Re: Common spaces and decision making
From: Sharon Villines (sharonsharonvillines.com)
Date: Sat, 7 Jul 2012 08:34:31 -0700 (PDT)
On 6 Jul 2012, at 2:22 PM, oz wrote:

> I'm pretty clear that our current process discriminates against people who
> are less willing/able to write out their ideas and make requests. Its easy
> to sit in judgment about these non-proposers, saying things like "they are
> just not willing to do the work." Its much harder to help them meet their
> needs if that support is needed and welcome.

I totally agree. It's very easy for those more capable or more skilled or more 
interested in process and governance to raise the standards for action so high 
that no one can reach them — or no one wants to. It's hard to argue with 
requests for quality. How professional do we need to be? 

Does a proposal have to be able to pass the standards sent by NIH for $1.5 
million grants? Does it have to have to have a purpose, rationale, executive 
summary, short description, budget, alternate sources of funding, and methods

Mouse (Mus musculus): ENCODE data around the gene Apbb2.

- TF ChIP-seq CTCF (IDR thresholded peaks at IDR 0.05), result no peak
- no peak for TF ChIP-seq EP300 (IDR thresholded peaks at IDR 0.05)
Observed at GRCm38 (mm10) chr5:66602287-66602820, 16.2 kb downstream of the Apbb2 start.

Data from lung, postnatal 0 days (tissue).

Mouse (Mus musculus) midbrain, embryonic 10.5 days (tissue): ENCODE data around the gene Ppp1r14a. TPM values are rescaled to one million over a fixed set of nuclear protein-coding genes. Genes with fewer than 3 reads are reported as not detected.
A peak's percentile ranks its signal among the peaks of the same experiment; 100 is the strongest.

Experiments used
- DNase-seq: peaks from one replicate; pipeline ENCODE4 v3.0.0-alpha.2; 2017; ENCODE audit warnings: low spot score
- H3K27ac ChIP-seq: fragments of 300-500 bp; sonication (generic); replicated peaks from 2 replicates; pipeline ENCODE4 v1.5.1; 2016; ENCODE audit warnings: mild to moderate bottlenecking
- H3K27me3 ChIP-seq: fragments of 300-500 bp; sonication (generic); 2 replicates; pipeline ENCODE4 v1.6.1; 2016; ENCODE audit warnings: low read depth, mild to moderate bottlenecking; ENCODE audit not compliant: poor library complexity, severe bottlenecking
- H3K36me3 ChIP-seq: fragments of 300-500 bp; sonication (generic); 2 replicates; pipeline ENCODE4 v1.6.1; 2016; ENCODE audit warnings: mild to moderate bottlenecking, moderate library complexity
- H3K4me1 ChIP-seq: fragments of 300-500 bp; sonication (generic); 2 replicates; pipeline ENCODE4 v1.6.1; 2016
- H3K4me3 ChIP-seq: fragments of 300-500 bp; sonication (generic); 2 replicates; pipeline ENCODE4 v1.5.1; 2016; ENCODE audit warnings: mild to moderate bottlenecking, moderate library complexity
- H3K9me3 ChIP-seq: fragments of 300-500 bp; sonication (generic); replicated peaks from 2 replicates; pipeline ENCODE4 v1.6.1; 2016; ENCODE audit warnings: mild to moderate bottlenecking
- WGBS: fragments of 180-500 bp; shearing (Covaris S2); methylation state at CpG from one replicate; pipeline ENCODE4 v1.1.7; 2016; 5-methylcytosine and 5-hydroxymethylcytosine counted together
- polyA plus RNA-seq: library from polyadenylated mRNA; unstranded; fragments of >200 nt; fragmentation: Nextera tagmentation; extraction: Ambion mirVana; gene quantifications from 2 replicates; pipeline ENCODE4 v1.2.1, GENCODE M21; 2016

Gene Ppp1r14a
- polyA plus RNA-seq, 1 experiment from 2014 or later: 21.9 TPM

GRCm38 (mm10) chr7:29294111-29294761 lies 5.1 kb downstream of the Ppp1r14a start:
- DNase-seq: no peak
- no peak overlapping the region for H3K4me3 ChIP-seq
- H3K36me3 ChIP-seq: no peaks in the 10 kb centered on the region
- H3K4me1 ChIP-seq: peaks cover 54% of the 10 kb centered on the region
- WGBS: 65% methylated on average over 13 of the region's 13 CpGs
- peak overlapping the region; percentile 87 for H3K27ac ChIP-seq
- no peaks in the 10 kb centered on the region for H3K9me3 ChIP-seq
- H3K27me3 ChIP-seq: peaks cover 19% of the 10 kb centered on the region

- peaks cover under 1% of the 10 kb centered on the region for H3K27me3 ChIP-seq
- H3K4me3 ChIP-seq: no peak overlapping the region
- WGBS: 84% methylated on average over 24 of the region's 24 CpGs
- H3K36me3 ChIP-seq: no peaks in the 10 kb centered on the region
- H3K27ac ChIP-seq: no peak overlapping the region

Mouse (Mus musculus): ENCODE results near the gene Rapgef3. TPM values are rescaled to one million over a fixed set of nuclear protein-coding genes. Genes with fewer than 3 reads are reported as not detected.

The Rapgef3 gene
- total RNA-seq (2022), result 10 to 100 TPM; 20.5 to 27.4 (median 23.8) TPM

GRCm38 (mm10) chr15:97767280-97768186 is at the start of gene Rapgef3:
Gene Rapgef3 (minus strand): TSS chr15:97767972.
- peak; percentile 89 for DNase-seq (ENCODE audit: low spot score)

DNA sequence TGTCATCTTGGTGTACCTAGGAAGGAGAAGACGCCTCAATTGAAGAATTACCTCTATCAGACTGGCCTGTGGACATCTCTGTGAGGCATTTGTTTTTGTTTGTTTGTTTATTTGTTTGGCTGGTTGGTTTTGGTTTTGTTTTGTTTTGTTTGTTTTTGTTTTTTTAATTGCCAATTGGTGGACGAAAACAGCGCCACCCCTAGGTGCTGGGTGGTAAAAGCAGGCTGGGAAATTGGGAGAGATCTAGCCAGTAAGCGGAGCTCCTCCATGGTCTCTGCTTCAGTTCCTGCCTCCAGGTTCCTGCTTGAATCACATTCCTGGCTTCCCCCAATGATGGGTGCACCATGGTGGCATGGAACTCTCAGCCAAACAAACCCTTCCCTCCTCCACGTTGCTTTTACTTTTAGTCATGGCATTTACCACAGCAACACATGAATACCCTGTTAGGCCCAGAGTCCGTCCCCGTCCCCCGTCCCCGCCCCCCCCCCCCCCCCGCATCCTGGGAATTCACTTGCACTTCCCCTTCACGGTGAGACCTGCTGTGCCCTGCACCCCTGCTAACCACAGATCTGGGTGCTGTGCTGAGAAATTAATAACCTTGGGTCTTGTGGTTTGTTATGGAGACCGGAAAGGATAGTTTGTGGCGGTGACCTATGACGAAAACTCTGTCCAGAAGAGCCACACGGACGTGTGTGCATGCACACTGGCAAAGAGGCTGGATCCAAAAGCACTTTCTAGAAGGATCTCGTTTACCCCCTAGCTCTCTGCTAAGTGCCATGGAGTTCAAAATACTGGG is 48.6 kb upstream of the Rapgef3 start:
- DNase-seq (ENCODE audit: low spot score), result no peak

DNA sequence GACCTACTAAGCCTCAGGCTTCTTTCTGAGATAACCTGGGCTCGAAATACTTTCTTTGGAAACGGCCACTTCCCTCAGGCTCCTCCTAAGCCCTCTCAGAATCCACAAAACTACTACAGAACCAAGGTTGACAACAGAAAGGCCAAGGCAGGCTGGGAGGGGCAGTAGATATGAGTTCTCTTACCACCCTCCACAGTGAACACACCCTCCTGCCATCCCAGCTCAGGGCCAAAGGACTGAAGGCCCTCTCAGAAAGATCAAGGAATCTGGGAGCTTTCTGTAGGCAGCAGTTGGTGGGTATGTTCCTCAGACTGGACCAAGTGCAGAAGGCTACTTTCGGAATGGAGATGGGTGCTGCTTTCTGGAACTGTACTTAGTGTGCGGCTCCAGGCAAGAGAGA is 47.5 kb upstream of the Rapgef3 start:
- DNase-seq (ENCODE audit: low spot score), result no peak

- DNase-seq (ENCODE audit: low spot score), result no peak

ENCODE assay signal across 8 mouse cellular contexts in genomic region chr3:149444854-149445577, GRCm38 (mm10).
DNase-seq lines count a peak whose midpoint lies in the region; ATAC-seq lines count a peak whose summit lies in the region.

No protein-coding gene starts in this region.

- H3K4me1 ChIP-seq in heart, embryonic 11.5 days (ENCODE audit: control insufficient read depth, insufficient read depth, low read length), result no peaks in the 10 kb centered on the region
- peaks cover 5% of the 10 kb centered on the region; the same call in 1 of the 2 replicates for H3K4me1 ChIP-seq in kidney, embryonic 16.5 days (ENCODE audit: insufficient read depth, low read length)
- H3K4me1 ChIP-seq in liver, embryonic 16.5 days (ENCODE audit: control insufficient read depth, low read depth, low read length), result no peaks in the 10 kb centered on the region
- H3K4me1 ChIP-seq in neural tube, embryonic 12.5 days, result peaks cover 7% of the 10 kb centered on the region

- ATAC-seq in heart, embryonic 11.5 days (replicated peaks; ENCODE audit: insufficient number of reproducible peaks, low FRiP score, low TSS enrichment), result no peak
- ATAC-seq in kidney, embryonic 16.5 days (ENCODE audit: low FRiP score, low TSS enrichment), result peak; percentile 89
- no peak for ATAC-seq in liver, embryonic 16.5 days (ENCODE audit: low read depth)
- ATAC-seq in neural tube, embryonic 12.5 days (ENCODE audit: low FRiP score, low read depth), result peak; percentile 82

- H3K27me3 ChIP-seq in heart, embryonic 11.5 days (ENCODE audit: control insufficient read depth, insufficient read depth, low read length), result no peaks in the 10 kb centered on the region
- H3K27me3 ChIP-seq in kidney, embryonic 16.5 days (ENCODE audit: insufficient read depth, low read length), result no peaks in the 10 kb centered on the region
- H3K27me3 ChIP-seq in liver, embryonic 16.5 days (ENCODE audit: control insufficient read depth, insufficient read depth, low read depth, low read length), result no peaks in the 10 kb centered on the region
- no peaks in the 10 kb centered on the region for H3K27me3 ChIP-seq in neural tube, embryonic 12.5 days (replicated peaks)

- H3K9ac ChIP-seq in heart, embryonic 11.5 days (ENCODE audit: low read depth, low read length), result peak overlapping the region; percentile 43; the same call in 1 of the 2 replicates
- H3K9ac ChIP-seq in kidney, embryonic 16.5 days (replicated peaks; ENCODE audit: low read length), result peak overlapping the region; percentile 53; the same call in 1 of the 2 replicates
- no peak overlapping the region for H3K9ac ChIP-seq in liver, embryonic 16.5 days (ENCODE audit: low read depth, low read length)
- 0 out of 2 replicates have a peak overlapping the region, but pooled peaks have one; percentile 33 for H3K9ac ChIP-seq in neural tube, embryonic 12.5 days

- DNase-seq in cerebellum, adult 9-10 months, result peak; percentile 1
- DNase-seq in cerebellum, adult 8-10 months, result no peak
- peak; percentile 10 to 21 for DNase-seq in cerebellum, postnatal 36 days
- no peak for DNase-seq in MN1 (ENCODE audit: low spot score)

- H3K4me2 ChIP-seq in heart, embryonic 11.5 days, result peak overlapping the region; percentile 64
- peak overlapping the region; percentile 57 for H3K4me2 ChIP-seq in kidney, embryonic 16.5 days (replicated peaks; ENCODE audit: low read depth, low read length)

of evaluation, resumes of principle executors, ETC., and be submitted 10 days 
in advance of some date on which 35 copies will be required. Even i who can 
write a proposal in my sleep refuse to do that.

It's enough to say "We need forks. I'll go get a dozen at Joe's Hardware and 
give Joan the receipt." Wait for objections and go to the store. 

Even with chickens, which are a bit more complicated and have more implications 
for everyone's environment, how much do we have to spell it out? I have a 
friend who writes proposals for NSF research. He says the common practice is to 
do the research and then ask for the grant — it's the only way to know all the 
information the NSF requires.

We run into this in facilitating too. Meeting evaluations quickly become an 
evaluation of the facilitator. Fortunately, we do have several people who want 
to become better facilitators professionally, but I often wish we could just 
have a meeting with someone running it, old fashioned style: "Here's the deal — 
do we want to do this or not?"

And I wish that those who don't know how to write policies or proposals would 
ask those who do to write them. It's okay if people specialize. Not every one 
has to learn everything, or even want to learn everything. We can still have 
wonderful flat organizations in which people are equal even when they are not 
the same.

And we may be setting to high a model for cohousing all together. What happens 
if a community isn't populated with people with college degrees?

My Saturday rant,
Sharon
----
Sharon Villines
Takoma Village Cohousing, Washington DC
http://www.takomavillage.org





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